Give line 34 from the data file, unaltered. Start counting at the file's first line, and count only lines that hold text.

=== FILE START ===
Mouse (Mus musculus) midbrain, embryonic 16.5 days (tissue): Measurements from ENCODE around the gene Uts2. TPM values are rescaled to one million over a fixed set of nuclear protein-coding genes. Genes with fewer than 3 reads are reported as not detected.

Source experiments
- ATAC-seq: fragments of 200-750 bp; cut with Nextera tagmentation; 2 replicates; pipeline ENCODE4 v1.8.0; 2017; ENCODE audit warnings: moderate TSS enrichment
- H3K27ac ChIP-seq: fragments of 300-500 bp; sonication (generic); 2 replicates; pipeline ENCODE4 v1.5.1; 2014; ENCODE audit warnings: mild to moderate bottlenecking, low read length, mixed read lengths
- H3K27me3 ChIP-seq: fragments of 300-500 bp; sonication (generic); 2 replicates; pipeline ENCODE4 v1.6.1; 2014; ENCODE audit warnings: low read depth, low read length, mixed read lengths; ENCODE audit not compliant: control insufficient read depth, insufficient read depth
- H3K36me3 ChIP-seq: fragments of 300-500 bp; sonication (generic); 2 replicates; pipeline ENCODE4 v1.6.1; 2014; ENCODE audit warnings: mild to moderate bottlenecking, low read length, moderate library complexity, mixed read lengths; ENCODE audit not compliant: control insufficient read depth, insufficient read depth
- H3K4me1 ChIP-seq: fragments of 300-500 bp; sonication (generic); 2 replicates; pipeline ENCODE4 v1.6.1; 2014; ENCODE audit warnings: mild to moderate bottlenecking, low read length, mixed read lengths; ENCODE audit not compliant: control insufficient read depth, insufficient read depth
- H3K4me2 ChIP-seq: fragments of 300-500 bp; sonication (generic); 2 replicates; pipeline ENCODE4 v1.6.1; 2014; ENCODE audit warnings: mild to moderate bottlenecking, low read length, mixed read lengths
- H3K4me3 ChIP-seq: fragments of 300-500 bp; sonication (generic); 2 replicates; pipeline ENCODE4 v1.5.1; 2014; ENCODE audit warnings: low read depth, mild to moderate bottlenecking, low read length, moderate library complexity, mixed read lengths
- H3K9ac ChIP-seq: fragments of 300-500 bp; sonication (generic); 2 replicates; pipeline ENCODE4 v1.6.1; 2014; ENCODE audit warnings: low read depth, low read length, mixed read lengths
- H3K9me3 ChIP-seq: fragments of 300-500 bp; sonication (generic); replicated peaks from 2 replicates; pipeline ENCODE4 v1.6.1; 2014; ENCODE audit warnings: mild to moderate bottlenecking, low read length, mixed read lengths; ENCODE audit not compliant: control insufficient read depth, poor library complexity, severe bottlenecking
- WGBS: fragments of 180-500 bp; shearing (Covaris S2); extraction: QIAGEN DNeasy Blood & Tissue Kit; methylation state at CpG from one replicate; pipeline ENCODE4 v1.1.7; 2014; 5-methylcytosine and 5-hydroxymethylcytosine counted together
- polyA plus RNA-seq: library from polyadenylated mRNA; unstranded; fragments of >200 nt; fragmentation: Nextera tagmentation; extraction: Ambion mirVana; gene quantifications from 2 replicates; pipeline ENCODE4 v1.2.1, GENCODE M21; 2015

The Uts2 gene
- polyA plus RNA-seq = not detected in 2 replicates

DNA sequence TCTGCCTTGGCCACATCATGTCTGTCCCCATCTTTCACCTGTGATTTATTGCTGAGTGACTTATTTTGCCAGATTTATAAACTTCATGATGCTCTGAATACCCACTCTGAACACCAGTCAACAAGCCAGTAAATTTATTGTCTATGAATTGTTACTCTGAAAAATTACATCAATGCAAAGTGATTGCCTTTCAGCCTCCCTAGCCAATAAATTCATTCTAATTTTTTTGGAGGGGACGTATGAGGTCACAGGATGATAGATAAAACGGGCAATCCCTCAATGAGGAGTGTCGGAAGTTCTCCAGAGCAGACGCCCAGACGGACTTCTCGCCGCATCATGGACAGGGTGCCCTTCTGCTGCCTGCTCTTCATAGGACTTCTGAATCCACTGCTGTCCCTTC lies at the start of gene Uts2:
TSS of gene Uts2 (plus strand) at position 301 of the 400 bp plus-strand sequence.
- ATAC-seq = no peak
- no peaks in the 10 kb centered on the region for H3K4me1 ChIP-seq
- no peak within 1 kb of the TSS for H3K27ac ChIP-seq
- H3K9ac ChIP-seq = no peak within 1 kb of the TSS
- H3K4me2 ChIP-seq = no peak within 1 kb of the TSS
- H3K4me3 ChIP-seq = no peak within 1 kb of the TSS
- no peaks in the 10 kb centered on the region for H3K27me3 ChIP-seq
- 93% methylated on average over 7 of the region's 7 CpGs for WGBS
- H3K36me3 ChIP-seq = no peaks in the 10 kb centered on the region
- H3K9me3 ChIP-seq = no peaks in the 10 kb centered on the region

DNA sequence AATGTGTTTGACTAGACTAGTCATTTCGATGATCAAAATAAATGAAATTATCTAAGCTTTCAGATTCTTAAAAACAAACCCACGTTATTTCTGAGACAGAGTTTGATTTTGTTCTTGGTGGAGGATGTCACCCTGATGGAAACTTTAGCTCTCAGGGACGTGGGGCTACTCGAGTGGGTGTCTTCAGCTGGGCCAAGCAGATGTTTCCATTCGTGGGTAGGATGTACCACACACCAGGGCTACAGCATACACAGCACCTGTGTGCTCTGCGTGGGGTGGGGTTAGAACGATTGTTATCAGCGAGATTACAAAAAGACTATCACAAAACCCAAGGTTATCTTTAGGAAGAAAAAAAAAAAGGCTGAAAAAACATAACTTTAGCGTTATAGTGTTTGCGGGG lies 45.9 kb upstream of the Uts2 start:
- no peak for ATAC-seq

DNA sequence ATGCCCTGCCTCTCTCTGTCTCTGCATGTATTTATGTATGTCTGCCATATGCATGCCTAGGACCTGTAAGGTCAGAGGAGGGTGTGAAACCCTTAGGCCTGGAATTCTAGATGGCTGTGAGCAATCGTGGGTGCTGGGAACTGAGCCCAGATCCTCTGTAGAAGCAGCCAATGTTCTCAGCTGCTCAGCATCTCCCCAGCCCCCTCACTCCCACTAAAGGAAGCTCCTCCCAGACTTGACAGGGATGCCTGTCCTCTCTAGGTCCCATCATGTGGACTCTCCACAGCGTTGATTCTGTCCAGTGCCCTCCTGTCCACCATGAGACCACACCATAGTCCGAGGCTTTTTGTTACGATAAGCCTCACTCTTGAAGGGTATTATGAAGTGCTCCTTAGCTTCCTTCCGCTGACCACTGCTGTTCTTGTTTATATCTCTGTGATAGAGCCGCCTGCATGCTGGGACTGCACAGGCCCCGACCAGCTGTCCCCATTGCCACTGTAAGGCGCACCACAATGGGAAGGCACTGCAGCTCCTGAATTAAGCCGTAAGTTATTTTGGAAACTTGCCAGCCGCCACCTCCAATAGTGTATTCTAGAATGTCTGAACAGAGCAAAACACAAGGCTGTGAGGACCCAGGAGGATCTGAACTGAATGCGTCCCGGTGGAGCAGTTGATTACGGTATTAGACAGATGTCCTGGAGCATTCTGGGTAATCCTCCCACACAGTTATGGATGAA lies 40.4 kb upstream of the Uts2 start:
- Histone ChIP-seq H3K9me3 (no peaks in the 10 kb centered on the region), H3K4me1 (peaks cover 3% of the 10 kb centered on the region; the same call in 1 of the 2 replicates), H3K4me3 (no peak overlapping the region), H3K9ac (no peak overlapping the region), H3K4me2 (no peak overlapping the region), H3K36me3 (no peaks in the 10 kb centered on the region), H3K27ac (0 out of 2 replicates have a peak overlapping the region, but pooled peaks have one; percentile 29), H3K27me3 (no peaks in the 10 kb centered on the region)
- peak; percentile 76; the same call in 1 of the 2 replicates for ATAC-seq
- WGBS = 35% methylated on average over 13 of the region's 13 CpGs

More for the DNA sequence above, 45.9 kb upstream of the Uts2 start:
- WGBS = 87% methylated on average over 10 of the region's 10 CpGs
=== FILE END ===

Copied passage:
More for the DNA sequence above, 45.9 kb upstream of the Uts2 start: